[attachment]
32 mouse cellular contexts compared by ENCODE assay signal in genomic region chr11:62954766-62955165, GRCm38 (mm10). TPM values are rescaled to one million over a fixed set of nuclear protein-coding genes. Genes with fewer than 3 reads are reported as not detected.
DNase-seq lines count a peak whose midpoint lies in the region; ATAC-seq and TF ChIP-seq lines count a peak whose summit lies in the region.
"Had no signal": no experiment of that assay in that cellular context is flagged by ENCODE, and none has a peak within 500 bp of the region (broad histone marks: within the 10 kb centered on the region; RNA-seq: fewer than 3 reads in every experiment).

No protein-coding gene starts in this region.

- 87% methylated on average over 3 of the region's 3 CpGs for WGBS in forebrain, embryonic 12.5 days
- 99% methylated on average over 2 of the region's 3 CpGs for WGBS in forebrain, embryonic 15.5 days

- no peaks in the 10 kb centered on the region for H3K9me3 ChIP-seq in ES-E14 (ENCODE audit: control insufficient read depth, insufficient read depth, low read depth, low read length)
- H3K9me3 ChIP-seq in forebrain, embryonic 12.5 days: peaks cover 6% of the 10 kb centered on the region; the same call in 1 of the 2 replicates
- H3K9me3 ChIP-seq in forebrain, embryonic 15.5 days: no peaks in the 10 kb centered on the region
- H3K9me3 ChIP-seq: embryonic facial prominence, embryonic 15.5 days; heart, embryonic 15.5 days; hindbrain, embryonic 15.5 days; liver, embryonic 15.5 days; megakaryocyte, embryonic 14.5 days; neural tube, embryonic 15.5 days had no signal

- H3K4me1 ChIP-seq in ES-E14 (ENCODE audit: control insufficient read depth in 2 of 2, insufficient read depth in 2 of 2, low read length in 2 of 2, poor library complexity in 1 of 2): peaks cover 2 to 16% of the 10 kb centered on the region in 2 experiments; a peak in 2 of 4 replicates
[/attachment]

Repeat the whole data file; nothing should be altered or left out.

32 mouse cellular contexts compared by ENCODE assay signal in genomic region chr11:62954766-62955165, GRCm38 (mm10). TPM values are rescaled to one million over a fixed set of nuclear protein-coding genes. Genes with fewer than 3 reads are reported as not detected.
DNase-seq lines count a peak whose midpoint lies in the region; ATAC-seq and TF ChIP-seq lines count a peak whose summit lies in the region.
"Had no signal": no experiment of that assay in that cellular context is flagged by ENCODE, and none has a peak within 500 bp of the region (broad histone marks: within the 10 kb centered on the region; RNA-seq: fewer than 3 reads in every experiment).

No protein-coding gene starts in this region.

- 87% methylated on average over 3 of the region's 3 CpGs for WGBS in forebrain, embryonic 12.5 days
- 99% methylated on average over 2 of the region's 3 CpGs for WGBS in forebrain, embryonic 15.5 days

- no peaks in the 10 kb centered on the region for H3K9me3 ChIP-seq in ES-E14 (ENCODE audit: control insufficient read depth, insufficient read depth, low read depth, low read length)
- H3K9me3 ChIP-seq in forebrain, embryonic 12.5 days: peaks cover 6% of the 10 kb centered on the region; the same call in 1 of the 2 replicates
- H3K9me3 ChIP-seq in forebrain, embryonic 15.5 days: no peaks in the 10 kb centered on the region
- H3K9me3 ChIP-seq: embryonic facial prominence, embryonic 15.5 days; heart, embryonic 15.5 days; hindbrain, embryonic 15.5 days; liver, embryonic 15.5 days; megakaryocyte, embryonic 14.5 days; neural tube, embryonic 15.5 days had no signal

- H3K4me1 ChIP-seq in ES-E14 (ENCODE audit: control insufficient read depth in 2 of 2, insufficient read depth in 2 of 2, low read length in 2 of 2, poor library complexity in 1 of 2): peaks cover 2 to 16% of the 10 kb centered on the region in 2 experiments; a peak in 2 of 4 replicates